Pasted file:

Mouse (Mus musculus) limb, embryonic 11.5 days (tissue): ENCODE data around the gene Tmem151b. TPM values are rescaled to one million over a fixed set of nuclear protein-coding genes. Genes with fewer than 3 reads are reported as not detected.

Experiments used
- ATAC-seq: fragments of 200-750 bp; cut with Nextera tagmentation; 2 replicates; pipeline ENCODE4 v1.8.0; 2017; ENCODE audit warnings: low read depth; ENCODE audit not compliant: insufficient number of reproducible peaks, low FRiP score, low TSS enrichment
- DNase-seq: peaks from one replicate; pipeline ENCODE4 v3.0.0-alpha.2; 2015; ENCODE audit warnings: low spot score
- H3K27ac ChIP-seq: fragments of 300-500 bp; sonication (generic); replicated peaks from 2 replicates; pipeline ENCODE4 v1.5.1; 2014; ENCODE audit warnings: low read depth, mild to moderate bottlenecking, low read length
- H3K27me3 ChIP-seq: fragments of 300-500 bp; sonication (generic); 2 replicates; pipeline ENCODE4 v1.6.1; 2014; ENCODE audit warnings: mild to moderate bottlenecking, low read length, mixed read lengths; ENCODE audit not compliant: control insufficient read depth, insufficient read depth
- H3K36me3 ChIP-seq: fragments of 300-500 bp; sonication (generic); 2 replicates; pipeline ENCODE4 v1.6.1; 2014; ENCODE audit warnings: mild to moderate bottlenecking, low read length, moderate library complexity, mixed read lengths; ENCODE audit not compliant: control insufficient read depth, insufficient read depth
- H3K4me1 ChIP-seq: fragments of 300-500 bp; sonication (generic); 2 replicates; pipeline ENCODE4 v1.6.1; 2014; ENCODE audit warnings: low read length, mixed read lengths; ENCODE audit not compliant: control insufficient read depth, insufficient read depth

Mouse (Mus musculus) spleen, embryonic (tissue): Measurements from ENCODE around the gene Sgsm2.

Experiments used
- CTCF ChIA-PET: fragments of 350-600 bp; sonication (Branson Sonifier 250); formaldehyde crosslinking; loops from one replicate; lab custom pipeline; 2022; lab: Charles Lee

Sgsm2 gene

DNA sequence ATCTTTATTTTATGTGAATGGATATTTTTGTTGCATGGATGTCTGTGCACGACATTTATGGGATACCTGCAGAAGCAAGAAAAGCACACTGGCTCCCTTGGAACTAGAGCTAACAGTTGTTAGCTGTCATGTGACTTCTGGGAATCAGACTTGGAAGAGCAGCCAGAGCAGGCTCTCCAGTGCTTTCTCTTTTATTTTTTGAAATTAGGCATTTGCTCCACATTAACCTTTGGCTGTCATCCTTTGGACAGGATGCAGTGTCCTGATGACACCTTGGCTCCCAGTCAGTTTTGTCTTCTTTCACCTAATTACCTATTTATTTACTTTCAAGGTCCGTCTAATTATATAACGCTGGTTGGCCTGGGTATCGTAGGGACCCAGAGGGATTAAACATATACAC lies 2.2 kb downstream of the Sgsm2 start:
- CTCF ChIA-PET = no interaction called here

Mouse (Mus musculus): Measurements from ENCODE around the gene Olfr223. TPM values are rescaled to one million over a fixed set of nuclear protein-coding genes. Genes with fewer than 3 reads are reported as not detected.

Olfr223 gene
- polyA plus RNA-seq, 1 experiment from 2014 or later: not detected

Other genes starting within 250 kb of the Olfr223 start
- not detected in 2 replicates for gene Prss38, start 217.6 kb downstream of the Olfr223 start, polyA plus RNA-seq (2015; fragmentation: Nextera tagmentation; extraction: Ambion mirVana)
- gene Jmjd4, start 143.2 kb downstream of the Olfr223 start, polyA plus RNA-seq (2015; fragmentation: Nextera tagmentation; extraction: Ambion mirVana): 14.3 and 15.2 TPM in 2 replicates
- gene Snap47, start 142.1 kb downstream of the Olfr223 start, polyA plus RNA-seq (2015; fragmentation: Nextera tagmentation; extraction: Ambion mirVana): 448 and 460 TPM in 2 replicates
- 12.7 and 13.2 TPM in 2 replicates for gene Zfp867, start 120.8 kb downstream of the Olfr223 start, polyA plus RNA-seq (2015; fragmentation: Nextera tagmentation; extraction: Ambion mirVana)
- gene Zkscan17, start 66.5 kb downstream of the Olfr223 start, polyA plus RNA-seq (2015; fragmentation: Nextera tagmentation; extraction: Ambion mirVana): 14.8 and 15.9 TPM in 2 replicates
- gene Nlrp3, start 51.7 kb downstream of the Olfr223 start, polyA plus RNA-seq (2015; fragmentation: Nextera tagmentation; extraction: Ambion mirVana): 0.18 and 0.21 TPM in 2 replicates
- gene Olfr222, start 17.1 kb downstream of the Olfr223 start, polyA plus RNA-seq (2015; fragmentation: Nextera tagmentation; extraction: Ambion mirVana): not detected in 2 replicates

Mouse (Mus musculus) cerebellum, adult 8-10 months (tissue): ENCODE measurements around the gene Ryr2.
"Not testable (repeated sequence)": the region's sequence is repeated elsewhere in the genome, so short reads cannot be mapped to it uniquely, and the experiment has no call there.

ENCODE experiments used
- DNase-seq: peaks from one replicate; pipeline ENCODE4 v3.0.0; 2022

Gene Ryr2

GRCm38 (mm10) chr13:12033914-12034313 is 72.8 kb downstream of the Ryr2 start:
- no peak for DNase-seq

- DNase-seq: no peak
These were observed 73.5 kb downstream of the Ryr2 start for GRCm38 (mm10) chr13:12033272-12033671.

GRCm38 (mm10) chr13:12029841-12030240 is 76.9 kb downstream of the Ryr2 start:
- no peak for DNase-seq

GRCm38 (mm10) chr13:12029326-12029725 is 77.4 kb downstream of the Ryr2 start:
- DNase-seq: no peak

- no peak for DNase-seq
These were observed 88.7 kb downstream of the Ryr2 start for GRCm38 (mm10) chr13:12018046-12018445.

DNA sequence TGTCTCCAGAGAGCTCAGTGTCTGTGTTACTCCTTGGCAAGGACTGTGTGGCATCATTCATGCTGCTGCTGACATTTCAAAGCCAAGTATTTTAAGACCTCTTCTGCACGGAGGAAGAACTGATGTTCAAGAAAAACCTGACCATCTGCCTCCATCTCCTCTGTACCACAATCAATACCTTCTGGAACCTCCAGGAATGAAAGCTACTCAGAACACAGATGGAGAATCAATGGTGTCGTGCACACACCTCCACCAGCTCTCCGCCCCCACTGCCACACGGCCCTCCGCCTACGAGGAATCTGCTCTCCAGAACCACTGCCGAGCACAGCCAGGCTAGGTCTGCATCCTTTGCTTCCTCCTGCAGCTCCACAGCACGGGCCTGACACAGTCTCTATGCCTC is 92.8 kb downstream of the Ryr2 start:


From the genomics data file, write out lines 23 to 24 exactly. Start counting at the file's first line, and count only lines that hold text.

- gene Zkscan17, start 66.5 kb downstream of the Olfr223 start, polyA plus RNA-seq (2015; fragmentation: Nextera tagmentation; extraction: Ambion mirVana): 14.8 and 15.9 TPM in 2 replicates
- gene Nlrp3, start 51.7 kb downstream of the Olfr223 start, polyA plus RNA-seq (2015; fragmentation: Nextera tagmentation; extraction: Ambion mirVana): 0.18 and 0.21 TPM in 2 replicates